Amy Okonkwo is always looking to understand how.
How she can be most effective on the court for a Horned Frog team having their best season in nearly a decade.
How she can utilize the resources around her to have an impactful career after graduation, on and off the court.
Whatever it may be, the senior’s curiosity is a major reason why she has found so much success over the last four years in Fort Worth.
The California native will finish her masters and graduate in May with more than 1,000 career points and numerous awards. Last season, she was named the Big 12’s Sixth Man of the Year after leading the team in scoring despite not starting a game.
She is also a three-time Academic All Big-12 selection and earned a 4.0 grade point average this year. Twice, she has been one of 15 student-athlete delegates representing in the NCAA’s annual autonomous governance process.
“She doesn’t just see this four years at TCU about how much can I get from TCU, its how much can I give back to TCU,” head coach Raegan Pebley said. “To our program, to the department, to other student athletes, to the campus. She’s done about as good of a job of that of any student athlete I’ve coached.”
“A queen on the chessboard”
While her academic success and ability to take advantages of opportunities like the NCAA conferences have prepared Okonkwo for a career after basketball, she has no intentions to stop playing the game she loves after graduation.
“I know for some people this might be their true last game playing basketball, but I know for me I want to keep playing and I know there is more games coming and I just cherish the moment I’m in,” she said.
At 6 feet 2 inches tall, she has the size to be effective in the post but can also stretch the floor and shoot the three, a versatility that coaches covet in the modern era of basketball.
“She’s an example of a position-less player that has a lot of interchangeable parts so that I can move her in a lot of ways,” Pebley said. “A queen on the chess board.”
Okonkwo has been named to consecutive All Big 12 second-teams, averaging double digit points despite starting less than a third of the games she has played in. Her scoring efficiency and ability to score from all areas of the court will lead to minutes wherever she winds up.
Once her time on the court ends, Okonkwo and those around her believe she will ultimately end up as a coach.
The team announced that Okonkwo was accepted into the 17th annual “So You Want To Be A Coach” program that is offered yearly by the Women’s Basketball Coaches Association. She will attend the conference on April 3-5 in Tampa, Florida, after being nominated by Pebley.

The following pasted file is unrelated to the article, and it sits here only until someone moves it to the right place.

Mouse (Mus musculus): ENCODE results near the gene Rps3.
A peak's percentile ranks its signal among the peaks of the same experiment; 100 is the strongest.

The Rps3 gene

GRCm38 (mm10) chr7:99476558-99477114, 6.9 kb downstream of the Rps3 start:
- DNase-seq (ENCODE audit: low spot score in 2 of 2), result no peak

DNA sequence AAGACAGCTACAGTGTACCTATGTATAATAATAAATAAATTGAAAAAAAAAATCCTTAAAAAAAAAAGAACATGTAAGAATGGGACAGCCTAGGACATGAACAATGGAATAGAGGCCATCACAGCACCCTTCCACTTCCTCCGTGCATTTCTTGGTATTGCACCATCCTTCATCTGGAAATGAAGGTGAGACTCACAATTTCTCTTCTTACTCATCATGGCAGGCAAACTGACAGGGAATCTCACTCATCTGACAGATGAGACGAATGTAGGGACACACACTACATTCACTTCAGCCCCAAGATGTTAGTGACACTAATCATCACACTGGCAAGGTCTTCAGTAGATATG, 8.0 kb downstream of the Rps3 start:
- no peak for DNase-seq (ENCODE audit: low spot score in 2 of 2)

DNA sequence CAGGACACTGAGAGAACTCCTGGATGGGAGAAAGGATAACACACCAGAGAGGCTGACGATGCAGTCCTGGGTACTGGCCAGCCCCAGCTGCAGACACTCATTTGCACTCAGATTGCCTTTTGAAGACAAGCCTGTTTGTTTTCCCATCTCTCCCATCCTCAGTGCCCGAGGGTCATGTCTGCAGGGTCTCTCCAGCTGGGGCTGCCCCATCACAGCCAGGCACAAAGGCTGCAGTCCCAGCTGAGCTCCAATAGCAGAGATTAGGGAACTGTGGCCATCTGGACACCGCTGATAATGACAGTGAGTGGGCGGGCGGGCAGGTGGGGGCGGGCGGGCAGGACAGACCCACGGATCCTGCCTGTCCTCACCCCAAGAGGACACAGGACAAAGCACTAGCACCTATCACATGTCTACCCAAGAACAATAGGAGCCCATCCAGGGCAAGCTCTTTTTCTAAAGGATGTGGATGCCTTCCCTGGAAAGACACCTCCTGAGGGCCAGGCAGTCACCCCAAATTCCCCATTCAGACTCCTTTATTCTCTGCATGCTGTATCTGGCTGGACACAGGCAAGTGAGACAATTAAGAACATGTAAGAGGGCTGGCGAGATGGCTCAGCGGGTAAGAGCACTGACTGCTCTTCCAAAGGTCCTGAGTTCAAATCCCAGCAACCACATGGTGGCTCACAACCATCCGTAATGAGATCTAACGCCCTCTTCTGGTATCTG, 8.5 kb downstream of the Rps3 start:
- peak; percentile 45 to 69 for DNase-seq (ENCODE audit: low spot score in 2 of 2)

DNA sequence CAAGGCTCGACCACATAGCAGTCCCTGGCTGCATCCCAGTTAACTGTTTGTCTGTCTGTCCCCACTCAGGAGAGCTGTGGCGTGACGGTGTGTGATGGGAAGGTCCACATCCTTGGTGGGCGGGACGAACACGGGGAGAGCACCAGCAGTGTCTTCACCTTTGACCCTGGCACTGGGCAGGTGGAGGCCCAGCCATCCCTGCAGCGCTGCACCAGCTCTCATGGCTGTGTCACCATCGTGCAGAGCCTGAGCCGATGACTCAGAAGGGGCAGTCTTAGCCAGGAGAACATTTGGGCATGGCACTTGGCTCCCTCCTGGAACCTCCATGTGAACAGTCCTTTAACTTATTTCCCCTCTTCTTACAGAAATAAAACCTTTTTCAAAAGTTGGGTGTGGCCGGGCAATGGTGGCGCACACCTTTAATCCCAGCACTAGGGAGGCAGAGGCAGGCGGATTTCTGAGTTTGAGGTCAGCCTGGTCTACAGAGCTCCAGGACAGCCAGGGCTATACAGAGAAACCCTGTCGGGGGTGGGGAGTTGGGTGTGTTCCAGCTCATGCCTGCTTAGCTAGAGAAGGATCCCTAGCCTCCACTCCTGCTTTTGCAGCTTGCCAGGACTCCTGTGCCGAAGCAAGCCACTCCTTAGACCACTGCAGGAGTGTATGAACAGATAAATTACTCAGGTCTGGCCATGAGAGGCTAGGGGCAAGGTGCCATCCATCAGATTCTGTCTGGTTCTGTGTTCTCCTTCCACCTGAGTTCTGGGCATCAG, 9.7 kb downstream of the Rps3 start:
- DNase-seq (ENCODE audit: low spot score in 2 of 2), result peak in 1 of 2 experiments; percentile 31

“I know that I want to be a coach,” Okonkwo said. “Whether that’s right after I’m done playing or going to administration and finding my way to it, I know in the end that’s something I want to be doing.”
Junior Kianna Ray said she couldn’t see Okonkwo anywhere else than the sideline, saying she already coaches her fellow teammates on the court.
“She does a lot of on-court coaching, pulling us aside after a rep,” Ray said. “If she sees something, she is going to explain what she saw to you.”
Ray added that Okonkwo approaches her teammates in a way that is unique to each player, a skill critical for any successful coach.
“She knows how to approach us, how to talk to who, she’s very deliberate in how she speaks to people so that’s really good,” she said.
Okonkwo was one of just 12 Power Five athletes to be selected for the program.
All of these opportunities stem from one of the hardest decisions she ever had to make, the decision to transfer to TCU in 2015.
Okonkwo starred at Etiwanda High School in Rancho Cucamonga, California. Ranked as the No. 92 prospect in the nation, she decided to stay home and committed to play at USC.
She averaged 7.1 minutes in 27 games during her lone season as a Trojan.
“I was going to school an hour away from home, and I had to make a decision to leave everything that I’ve known and learn how to figure myself out and be in a new space,” she said.
Once in Fort Worth, NCAA rules forced her to sit out a year, something she looks back on as critical to her development on and off the court.
“I think it was necessary,” Okonkwo said. “I got a chance to learn the program, learn my surroundings, learn the school, catch up in anything and just be able to make myself better so when I was able to play that I knew exactly what to do.”
Wherever she lands next, Pebley knows she will be successful at it, stemming in part from the curiosity she has seen in countless conversations over the last four years.
But for now, Okonkwo is focused on ending her career the only way she knows how: with a ring.
The Horned Frogs reached the 20-win mark in the regular season for the first time since 2010-2011 and look primed to reach their first NCAA tournament since the 2009-2010 season.
The team lost their regular season finale to Texas, putting their tournament hopes on ice and making it critical they have a strong performance at the Big 12 tournament in Oklahoma City.
“This is not the end of us, this is just the beginning,” she said after the loss to the Longhorns. “We’ve got a lot more of our story to write, so we just have to take it and run with it.”